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Claims Defensibility


In this fourth article in our series for Mental Health Awareness Week, we focus on how to ensure you are in the best position to defend a stress-related claim, should one be pursued.

Claims arising out of stress at work can take different forms. It might be presented in the Employment Tribunal as a discrimination or constructive unfair dismissal claim, or in the court as a claim for negligence or breach of contract. Claims for negligence often rely on breach of the Management of Health and Safety at Work Regulations 1999, which require written risk assessments and health surveillance where any significant risk to mental health is identified.

Our previous articles provided guidance on assessing the risks posed by excessive stress in the workplace and preparing a plan for addressing this, including advising employees on how to raise issues and signposting the available support. Our third article focused on what to do if an individual employee is struggling with mental health problems, inchuding preparing an individual plan with them to address their specific issues and seeking medical guidance, if appropriate, with a process for monitoring and review. All of this should put an organisation in a good position to prevent claims and defend any claim that might be received.

But what else do you need to consider for claims defensibility? Supportive documentation is essential. If a matter gets to court, the focus is on proving what has been done. Any changes made and support given should be recorded. Risk assessments can take many forms so all discussions with the employee should be set out in writing. Avoid expressing any opinions and stick to the facts.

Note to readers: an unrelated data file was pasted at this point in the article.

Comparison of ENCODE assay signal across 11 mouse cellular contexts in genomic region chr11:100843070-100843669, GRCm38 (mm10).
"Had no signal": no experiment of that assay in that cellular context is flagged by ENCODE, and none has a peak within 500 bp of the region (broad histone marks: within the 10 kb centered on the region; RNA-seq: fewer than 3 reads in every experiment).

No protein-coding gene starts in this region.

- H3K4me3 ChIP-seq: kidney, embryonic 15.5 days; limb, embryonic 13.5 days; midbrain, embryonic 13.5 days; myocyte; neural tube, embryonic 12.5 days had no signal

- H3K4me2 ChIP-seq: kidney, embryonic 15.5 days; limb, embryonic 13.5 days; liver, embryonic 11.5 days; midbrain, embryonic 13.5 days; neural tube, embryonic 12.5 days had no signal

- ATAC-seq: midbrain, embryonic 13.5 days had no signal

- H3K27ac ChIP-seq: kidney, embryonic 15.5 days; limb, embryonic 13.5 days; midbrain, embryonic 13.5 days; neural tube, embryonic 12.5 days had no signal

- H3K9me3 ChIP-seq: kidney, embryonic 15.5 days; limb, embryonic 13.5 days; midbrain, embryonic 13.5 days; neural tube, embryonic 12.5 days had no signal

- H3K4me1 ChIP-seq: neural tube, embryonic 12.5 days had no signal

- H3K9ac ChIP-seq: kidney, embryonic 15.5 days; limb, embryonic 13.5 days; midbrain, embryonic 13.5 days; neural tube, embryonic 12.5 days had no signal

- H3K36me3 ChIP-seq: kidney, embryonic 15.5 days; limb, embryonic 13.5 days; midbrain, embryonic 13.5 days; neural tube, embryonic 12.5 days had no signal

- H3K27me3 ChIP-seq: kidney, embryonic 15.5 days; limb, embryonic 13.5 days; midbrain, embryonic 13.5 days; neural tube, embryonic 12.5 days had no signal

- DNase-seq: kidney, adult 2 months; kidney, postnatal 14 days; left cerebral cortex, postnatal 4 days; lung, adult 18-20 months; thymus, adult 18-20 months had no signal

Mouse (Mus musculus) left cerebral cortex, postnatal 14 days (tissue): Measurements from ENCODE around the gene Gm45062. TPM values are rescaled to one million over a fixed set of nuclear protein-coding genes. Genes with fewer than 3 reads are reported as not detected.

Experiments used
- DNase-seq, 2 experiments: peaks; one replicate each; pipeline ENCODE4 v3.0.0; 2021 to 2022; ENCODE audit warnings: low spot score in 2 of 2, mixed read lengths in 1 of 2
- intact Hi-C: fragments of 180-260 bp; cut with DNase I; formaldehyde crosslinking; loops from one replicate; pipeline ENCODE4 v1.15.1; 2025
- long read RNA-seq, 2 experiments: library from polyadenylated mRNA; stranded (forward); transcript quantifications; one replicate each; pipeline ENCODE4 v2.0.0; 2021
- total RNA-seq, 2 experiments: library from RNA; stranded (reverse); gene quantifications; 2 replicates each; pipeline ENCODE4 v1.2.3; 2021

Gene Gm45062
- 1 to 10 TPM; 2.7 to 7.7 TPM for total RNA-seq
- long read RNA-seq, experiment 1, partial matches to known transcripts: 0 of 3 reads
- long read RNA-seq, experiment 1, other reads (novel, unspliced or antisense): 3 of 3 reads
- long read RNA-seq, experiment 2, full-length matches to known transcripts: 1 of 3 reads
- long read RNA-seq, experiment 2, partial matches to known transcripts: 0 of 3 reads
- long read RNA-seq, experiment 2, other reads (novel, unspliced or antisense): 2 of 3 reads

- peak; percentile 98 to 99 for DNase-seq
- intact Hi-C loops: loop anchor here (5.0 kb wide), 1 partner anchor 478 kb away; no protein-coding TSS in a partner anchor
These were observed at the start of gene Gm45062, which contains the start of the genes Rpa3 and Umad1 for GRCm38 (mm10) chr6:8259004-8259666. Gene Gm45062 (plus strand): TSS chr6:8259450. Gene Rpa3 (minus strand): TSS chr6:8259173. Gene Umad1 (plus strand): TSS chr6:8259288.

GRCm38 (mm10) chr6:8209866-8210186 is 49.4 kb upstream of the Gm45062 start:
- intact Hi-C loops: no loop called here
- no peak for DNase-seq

Do bear in mind that every document is potentially disclosable. Claims can be won and lost based on how a manager expresses themselves in an email about a member of staff. Internal emails between managers and HR or even with external HR advisors are likely to be disclosable.

Document retention is also key. While it is important for data protection compliance not to keep data longer than is necessary, it is reasonable to retain documents to allow an organisation to investigate and potentially defend a claim (even if a formal claim hasn’t been received, but it is anticipated that one might be pursued).

Documents are not simply paper records. In this age of digital working, it will include electronic information such as emails, texts, WhatsApp messages, anything stored on PCs, laptops, handheld devices and mobile phones. It will also include anything on a company’s system and databases. So make sure that it is all retained (and passwords obtained for devices and protected documents). This is particularly important when there is a change in personnel at which point there is a tendency to wipe laptops and mobile phones.

Also consider opportunities to prevent or ‘buy-off’ a potential claim at an early stage. Litigation is costly and time-consuming, so an early resolution is beneficial for all. If a member of staff is leaving, think about whether any potential claims could be compromised as part of any exit package. Settlement agreements can be worded to include most types of claims. Or, if an Employment Tribunal is pursued, could resolution of that include personal injury?

It is important for organisations, brokers and insurers to work together even if it is not clear whether the claim pursued will be covered by a policy. For example, if an Employment Tribunal claim is brought which includes any stress-related issues, organisations should consider whether Employers’ Liability insurers need to be notified and insurers need to consider whether they want to be actively involved. Early communication and collaboration means that insurers get the information they need to defend or resolve the claim and the business gets advice and support at the earliest stage.

Vanessa Latham

Vanessa Latham
Employment and Discrimination


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